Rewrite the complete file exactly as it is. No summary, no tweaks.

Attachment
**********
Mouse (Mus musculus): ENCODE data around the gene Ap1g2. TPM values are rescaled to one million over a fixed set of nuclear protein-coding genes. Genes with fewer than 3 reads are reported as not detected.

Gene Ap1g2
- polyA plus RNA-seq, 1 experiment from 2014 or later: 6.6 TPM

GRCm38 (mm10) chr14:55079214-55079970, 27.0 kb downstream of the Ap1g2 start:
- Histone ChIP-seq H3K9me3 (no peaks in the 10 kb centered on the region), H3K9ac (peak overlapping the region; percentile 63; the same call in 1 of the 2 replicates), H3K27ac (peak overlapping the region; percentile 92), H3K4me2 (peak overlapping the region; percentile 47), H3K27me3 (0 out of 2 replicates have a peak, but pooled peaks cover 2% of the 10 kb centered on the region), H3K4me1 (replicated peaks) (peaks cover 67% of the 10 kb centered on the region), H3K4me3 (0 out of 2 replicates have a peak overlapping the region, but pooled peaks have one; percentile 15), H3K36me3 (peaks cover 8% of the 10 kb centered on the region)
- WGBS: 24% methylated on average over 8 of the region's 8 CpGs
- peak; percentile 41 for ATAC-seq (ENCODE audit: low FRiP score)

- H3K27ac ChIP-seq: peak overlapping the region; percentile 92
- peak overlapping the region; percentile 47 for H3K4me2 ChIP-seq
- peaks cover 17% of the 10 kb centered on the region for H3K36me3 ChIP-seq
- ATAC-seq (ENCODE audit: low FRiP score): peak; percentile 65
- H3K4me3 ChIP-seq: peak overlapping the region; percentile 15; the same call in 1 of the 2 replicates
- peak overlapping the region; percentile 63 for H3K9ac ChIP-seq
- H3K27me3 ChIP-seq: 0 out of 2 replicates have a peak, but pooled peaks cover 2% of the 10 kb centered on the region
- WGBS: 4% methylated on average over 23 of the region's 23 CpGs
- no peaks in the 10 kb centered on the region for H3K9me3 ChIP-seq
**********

Mouse (Mus musculus): ENCODE data around the gene Ap1g2. TPM values are rescaled to one million over a fixed set of nuclear protein-coding genes. Genes with fewer than 3 reads are reported as not detected.

Gene Ap1g2
- polyA plus RNA-seq, 1 experiment from 2014 or later: 6.6 TPM

GRCm38 (mm10) chr14:55079214-55079970, 27.0 kb downstream of the Ap1g2 start:
- Histone ChIP-seq H3K9me3 (no peaks in the 10 kb centered on the region), H3K9ac (peak overlapping the region; percentile 63; the same call in 1 of the 2 replicates), H3K27ac (peak overlapping the region; percentile 92), H3K4me2 (peak overlapping the region; percentile 47), H3K27me3 (0 out of 2 replicates have a peak, but pooled peaks cover 2% of the 10 kb centered on the region), H3K4me1 (replicated peaks) (peaks cover 67% of the 10 kb centered on the region), H3K4me3 (0 out of 2 replicates have a peak overlapping the region, but pooled peaks have one; percentile 15), H3K36me3 (peaks cover 8% of the 10 kb centered on the region)
- WGBS: 24% methylated on average over 8 of the region's 8 CpGs
- peak; percentile 41 for ATAC-seq (ENCODE audit: low FRiP score)

- H3K27ac ChIP-seq: peak overlapping the region; percentile 92
- peak overlapping the region; percentile 47 for H3K4me2 ChIP-seq
- peaks cover 17% of the 10 kb centered on the region for H3K36me3 ChIP-seq
- ATAC-seq (ENCODE audit: low FRiP score): peak; percentile 65
- H3K4me3 ChIP-seq: peak overlapping the region; percentile 15; the same call in 1 of the 2 replicates
- peak overlapping the region; percentile 63 for H3K9ac ChIP-seq
- H3K27me3 ChIP-seq: 0 out of 2 replicates have a peak, but pooled peaks cover 2% of the 10 kb centered on the region
- WGBS: 4% methylated on average over 23 of the region's 23 CpGs
- no peaks in the 10 kb centered on the region for H3K9me3 ChIP-seq